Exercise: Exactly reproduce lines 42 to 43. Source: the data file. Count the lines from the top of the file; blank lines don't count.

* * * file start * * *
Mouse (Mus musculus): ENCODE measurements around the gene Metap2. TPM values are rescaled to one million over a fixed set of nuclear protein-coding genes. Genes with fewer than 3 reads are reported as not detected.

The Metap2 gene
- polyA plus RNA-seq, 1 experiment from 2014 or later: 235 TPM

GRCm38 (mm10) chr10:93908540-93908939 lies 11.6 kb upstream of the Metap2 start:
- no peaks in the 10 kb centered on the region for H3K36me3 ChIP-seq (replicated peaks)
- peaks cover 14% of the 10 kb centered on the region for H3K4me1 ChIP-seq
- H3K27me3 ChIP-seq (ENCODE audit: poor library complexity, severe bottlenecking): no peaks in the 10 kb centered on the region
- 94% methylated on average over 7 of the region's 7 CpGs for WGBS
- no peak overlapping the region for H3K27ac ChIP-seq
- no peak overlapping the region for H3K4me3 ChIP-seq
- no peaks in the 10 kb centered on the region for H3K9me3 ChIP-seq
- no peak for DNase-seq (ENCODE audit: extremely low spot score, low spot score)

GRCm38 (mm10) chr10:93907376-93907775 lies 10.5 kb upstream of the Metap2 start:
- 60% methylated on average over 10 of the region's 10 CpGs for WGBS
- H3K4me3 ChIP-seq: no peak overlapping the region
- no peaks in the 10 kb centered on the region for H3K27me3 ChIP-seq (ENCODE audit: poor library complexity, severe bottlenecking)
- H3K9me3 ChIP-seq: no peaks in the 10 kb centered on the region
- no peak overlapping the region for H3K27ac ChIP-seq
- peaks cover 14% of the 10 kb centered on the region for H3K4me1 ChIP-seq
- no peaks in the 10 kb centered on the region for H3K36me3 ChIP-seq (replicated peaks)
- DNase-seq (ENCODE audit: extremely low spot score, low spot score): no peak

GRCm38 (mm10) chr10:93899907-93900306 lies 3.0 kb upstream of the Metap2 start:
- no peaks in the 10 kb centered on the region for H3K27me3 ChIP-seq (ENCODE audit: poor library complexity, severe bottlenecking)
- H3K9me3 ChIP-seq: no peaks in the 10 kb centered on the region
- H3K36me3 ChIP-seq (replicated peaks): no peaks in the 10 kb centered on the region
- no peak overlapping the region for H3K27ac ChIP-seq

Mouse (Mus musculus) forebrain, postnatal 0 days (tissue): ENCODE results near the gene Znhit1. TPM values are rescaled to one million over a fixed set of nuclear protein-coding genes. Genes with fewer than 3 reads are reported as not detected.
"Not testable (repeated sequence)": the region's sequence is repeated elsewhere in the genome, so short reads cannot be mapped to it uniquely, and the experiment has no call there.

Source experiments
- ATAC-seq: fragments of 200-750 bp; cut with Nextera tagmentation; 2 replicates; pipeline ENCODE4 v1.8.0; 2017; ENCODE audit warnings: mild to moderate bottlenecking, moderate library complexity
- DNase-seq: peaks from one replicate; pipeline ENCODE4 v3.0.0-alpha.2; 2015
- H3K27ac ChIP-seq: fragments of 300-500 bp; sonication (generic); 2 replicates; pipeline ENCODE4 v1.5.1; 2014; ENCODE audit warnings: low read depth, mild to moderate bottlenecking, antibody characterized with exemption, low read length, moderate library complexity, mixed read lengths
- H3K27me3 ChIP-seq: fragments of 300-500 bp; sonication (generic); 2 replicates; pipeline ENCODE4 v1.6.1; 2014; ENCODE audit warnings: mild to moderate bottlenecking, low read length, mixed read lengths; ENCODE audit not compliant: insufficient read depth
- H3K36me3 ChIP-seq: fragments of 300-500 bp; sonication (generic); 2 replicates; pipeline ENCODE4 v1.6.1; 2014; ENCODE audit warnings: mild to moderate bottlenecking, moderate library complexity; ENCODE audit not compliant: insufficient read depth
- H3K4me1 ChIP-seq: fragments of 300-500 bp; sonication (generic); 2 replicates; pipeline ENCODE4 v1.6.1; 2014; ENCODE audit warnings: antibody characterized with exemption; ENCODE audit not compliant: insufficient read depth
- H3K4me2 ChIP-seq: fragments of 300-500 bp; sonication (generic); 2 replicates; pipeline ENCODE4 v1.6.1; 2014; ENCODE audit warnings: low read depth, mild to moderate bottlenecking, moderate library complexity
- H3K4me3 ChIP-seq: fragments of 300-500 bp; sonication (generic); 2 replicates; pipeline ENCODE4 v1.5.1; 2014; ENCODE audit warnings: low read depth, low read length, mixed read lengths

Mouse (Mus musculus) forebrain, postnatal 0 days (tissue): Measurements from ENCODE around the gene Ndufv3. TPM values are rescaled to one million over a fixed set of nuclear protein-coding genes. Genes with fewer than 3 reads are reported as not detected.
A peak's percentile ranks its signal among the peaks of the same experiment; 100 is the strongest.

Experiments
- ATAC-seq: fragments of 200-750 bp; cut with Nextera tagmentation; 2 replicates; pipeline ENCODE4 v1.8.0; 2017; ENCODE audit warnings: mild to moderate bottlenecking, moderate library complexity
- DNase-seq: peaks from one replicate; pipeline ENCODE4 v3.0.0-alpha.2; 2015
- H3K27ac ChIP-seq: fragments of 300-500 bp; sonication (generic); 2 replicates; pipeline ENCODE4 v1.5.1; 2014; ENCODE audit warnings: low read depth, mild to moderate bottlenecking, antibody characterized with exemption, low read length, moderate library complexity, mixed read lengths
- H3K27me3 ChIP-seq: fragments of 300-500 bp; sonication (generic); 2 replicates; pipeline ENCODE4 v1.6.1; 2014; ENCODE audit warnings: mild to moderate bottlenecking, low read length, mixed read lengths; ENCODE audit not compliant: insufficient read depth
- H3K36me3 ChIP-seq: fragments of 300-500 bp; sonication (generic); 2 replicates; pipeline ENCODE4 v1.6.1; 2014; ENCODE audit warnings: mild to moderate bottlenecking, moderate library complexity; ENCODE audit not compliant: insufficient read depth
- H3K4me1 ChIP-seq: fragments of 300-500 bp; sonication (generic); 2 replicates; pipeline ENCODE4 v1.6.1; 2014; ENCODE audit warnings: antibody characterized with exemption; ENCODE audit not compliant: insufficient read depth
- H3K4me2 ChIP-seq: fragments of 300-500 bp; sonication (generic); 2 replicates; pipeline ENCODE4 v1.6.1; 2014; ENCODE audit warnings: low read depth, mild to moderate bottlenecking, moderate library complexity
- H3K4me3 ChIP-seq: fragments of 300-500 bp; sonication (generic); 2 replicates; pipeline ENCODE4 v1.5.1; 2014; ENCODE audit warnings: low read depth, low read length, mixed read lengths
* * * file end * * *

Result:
- DNase-seq: peaks from one replicate; pipeline ENCODE4 v3.0.0-alpha.2; 2015
- H3K27ac ChIP-seq: fragments of 300-500 bp; sonication (generic); 2 replicates; pipeline ENCODE4 v1.5.1; 2014; ENCODE audit warnings: low read depth, mild to moderate bottlenecking, antibody characterized with exemption, low read length, moderate library complexity, mixed read lengths